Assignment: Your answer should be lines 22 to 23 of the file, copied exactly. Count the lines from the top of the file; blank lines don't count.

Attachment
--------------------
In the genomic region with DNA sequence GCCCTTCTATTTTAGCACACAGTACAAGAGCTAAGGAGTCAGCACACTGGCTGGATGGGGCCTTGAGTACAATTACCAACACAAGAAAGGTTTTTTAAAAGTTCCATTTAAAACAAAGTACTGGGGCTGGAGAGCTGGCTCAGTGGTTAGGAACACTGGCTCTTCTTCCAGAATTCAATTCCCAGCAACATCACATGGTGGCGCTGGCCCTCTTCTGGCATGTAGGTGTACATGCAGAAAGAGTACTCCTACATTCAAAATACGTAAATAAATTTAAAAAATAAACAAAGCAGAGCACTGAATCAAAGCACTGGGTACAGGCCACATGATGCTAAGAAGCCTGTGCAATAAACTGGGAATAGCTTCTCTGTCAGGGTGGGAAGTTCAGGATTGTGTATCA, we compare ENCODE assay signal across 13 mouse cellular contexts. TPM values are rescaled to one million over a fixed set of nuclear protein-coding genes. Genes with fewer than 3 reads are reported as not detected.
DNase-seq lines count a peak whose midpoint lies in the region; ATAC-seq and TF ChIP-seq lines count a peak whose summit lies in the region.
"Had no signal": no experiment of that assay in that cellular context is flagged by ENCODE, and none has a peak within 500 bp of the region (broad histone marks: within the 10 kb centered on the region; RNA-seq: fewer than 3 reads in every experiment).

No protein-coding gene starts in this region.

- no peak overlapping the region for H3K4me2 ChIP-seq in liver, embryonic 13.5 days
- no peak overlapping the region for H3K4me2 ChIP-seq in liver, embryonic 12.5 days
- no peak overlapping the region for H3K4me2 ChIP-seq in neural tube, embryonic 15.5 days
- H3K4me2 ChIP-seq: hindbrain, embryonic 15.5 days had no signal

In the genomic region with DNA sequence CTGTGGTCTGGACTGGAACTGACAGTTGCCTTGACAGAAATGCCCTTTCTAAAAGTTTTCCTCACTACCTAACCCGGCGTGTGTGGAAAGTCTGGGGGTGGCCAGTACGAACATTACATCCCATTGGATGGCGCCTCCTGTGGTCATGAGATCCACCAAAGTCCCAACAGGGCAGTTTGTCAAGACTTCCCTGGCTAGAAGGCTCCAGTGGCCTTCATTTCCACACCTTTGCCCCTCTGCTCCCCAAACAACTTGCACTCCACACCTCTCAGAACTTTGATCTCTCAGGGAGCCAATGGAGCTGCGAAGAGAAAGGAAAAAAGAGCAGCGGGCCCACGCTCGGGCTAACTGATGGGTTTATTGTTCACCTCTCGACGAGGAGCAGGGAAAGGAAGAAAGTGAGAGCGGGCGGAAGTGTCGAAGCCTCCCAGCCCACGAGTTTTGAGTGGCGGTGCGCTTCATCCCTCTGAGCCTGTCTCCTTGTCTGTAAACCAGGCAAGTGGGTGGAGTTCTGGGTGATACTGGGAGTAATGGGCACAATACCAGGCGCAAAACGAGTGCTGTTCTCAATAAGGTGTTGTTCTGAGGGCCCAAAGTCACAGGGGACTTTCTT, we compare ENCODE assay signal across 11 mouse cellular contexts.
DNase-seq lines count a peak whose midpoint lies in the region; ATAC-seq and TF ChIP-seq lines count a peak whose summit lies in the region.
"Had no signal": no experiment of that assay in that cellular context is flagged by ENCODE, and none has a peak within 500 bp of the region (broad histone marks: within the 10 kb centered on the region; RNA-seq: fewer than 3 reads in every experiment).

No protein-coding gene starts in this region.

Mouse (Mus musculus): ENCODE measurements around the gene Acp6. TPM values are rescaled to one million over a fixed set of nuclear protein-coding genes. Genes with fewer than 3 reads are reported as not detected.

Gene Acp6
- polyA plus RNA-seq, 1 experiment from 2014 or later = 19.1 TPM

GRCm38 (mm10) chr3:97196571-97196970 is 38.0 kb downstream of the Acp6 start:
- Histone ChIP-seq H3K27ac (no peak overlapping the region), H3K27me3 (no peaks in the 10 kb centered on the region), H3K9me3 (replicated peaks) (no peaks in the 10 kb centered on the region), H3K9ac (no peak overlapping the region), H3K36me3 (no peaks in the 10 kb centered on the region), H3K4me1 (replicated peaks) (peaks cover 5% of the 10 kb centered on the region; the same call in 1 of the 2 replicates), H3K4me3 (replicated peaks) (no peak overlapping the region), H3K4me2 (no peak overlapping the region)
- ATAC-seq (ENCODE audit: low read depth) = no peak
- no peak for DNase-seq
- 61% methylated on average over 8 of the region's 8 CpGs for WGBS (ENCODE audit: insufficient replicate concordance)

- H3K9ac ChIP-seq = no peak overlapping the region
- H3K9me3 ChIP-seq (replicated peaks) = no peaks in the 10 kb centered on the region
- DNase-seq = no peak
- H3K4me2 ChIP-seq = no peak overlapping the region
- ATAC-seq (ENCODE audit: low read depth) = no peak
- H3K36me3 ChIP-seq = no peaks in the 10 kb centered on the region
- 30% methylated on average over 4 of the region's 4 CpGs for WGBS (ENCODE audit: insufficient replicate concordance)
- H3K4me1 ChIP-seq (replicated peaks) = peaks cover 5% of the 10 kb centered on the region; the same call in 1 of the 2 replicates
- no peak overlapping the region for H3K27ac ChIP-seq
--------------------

- H3K9me3 ChIP-seq (replicated peaks) = no peaks in the 10 kb centered on the region
- DNase-seq = no peak